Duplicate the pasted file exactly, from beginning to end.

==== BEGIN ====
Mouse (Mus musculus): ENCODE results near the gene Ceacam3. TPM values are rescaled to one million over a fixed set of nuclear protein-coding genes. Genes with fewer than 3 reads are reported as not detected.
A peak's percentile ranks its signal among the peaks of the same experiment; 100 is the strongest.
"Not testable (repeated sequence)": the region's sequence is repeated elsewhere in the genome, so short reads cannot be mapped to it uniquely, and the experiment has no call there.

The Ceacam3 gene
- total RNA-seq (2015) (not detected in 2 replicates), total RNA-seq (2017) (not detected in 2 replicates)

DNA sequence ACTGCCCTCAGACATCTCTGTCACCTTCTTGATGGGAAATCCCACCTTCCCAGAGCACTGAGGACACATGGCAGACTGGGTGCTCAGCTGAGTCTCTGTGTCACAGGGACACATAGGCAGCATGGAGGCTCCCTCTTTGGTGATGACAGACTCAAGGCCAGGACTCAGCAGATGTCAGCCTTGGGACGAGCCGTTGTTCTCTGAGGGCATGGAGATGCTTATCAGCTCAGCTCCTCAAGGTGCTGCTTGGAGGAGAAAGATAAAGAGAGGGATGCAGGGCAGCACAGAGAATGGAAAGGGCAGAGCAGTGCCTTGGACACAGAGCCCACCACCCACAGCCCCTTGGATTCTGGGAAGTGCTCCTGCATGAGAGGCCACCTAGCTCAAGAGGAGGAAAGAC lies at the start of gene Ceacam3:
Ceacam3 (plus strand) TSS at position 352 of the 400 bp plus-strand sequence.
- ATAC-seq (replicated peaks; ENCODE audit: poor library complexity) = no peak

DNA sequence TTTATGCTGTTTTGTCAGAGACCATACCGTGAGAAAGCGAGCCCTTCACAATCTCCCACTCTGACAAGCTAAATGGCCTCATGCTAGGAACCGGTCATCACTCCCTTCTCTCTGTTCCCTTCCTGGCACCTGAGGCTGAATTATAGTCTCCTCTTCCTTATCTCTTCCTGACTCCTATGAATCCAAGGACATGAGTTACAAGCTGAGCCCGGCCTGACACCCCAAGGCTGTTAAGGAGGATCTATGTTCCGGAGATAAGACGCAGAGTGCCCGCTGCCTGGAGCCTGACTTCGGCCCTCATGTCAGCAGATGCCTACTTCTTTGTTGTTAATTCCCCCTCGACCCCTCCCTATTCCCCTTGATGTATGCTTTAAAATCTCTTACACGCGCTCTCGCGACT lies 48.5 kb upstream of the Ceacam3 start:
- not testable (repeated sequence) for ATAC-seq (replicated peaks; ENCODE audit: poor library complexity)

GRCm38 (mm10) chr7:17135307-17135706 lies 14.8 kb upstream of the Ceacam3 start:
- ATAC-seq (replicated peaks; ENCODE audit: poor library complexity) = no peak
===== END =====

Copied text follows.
Mouse (Mus musculus): ENCODE results near the gene Ceacam3. TPM values are rescaled to one million over a fixed set of nuclear protein-coding genes. Genes with fewer than 3 reads are reported as not detected.
A peak's percentile ranks its signal among the peaks of the same experiment; 100 is the strongest.
"Not testable (repeated sequence)": the region's sequence is repeated elsewhere in the genome, so short reads cannot be mapped to it uniquely, and the experiment has no call there.

The Ceacam3 gene
- total RNA-seq (2015) (not detected in 2 replicates), total RNA-seq (2017) (not detected in 2 replicates)

DNA sequence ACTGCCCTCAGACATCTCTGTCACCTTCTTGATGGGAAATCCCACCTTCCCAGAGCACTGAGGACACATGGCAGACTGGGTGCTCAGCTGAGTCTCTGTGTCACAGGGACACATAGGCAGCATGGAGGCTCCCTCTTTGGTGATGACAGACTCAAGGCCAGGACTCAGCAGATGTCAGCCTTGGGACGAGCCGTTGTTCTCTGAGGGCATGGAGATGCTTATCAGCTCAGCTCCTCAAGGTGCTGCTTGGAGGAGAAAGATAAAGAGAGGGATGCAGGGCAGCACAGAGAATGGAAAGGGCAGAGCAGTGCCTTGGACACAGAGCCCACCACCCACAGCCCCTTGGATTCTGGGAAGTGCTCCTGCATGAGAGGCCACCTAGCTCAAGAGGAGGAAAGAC lies at the start of gene Ceacam3:
Ceacam3 (plus strand) TSS at position 352 of the 400 bp plus-strand sequence.
- ATAC-seq (replicated peaks; ENCODE audit: poor library complexity) = no peak

DNA sequence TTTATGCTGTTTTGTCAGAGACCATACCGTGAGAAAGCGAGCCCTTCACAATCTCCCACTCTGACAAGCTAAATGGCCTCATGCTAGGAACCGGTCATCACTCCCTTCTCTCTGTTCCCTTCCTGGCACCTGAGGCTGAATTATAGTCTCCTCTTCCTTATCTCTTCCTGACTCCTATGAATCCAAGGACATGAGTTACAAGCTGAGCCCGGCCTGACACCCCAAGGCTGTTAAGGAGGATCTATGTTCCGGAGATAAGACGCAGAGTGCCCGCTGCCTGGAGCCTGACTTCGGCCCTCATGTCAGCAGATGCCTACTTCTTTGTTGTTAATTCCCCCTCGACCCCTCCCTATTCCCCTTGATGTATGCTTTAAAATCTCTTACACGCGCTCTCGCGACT lies 48.5 kb upstream of the Ceacam3 start:
- not testable (repeated sequence) for ATAC-seq (replicated peaks; ENCODE audit: poor library complexity)

GRCm38 (mm10) chr7:17135307-17135706 lies 14.8 kb upstream of the Ceacam3 start:
- ATAC-seq (replicated peaks; ENCODE audit: poor library complexity) = no peak